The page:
Whats the speed difference you ask?

%timeit [sample(f) for i in range(10000)]
72.6 ms ± 2.45 ms per loop (mean ± std. dev. of 7 runs, 10 loops each)
%timeit batch_sample(f, 10000)
1.48 ms ± 69.8 µs per loop (mean ± std. dev. of 7 runs, 1000 loops each)

64 milliseconds down to 1 millisecond. And we could go even lower if we stop turn numpy arrays into lists and concatenating them, but you get the idea. You may be wondering why we didn’t just do it all in one go, why break it into batches. Turns out there is a sweet spot for generating vectors - too small and you waste too much time creating them, too big and things start to slow down as well. 1000 is definitely not the sweet spot, but its sweeter than nothing!

The compromises for rejection sampling

We’ve already touched on the compromises of rejection sampling - inefficiency. Imagine instead of having this beautiful bound function between 0 and 1, we instead want to sample a Gaussian distribution like such:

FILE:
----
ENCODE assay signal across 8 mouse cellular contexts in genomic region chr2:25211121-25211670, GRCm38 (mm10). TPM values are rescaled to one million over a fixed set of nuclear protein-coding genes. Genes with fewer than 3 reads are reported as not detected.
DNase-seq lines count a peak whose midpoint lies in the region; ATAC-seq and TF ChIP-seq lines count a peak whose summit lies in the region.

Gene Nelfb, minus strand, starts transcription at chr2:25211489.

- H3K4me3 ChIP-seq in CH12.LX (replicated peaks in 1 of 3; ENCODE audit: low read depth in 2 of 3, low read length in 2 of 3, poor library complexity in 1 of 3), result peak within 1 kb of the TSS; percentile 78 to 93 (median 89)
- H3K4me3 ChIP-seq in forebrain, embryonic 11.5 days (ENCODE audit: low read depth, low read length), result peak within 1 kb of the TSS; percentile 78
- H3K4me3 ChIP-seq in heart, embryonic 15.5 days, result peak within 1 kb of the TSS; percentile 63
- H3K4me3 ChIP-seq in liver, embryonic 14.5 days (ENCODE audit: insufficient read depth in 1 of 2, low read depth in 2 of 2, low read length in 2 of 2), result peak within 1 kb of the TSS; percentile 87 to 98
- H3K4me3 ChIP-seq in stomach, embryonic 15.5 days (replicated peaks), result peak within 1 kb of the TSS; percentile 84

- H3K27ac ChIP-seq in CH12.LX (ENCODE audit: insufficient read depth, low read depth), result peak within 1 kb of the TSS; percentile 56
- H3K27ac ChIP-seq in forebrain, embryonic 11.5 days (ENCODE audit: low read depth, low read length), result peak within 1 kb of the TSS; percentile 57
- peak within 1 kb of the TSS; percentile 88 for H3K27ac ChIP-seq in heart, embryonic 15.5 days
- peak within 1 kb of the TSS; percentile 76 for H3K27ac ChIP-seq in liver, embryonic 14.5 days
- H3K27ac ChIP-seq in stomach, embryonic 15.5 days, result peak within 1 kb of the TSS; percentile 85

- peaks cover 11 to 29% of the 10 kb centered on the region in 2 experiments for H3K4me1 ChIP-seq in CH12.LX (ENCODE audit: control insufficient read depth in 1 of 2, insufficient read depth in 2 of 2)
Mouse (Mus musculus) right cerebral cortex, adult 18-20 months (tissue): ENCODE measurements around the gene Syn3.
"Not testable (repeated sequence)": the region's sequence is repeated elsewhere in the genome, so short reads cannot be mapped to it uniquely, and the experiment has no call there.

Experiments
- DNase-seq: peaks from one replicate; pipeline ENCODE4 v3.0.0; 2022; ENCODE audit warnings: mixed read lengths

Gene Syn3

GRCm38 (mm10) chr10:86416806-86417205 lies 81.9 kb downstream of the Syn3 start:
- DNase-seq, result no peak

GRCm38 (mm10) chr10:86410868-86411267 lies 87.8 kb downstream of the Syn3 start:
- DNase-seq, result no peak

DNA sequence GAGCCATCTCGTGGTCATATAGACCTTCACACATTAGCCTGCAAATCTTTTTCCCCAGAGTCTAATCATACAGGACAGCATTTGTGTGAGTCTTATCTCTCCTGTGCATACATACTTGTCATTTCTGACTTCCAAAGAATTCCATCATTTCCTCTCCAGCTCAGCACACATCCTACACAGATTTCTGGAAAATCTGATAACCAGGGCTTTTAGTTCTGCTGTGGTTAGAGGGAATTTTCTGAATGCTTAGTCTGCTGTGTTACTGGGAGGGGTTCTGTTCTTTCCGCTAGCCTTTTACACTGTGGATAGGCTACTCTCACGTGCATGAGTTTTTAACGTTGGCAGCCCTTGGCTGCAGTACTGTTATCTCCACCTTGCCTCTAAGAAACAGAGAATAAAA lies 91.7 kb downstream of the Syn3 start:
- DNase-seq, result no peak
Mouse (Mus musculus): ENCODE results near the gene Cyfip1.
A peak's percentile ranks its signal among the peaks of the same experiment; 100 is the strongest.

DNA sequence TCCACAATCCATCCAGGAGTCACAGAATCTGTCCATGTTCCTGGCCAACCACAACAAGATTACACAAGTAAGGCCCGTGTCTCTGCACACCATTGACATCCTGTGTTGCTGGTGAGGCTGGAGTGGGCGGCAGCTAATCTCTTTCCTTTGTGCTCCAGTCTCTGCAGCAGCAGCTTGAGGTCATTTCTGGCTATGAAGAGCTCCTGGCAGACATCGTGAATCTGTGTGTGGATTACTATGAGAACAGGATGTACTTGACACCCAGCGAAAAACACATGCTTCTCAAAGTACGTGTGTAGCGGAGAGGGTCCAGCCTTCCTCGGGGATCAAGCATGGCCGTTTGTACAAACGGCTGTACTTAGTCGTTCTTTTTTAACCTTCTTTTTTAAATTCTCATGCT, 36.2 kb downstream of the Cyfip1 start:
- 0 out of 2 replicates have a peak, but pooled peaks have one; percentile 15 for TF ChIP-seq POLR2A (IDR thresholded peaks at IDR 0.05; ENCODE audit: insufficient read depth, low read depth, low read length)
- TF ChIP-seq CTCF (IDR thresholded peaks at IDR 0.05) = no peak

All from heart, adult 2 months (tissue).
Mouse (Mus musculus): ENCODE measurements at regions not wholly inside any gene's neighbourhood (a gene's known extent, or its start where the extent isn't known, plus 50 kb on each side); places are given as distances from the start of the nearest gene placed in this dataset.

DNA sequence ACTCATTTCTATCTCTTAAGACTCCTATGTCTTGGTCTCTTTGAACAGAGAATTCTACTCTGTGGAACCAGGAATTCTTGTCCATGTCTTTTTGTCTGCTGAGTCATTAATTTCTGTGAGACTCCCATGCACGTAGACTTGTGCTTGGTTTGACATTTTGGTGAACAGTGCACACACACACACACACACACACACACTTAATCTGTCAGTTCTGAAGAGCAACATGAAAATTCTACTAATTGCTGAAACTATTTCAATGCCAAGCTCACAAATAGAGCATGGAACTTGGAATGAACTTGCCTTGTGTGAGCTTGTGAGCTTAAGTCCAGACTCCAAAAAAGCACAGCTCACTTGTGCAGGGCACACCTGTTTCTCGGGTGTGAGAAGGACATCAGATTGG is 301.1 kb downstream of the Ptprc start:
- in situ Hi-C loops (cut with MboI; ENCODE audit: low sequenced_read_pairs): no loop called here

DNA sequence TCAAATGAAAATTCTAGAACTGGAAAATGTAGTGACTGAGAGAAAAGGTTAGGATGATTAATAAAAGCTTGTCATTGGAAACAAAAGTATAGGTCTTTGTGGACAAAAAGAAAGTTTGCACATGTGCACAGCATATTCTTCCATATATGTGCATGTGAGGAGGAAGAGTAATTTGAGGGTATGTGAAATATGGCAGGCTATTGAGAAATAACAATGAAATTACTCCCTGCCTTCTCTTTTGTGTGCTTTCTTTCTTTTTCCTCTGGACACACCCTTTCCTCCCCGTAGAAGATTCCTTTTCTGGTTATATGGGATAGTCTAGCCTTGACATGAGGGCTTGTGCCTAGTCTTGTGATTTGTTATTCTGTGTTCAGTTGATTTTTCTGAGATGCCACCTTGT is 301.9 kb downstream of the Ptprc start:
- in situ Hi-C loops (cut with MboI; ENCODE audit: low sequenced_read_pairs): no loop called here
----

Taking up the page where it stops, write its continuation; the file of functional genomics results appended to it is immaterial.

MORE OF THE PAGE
\[f(x) = e^{-\pi x^2}\]

This is defined over all $x$ values, and $\int_{-\infty}^{\infty} e^{-\pi x^2} = 1$, so it’s a proper, normalised probability density function alright. What if we want to make sure that our sampling method can capture even extreme outliers?

def gauss(x):
    return np.exp(-np.pi * x**2)

xs = np.linspace(-10, 10, 1000)
ys = gauss(xs)

plt.plot(xs, ys)
plt.fill_between(xs, ys, 0, alpha=0.2)
plt.xlabel("x"), plt.ylabel("f(x)");

Theres an awful lot of white space on that plot. Let’s modify our batch sample function to just do a certain number of samples, but return whether they passed or failed.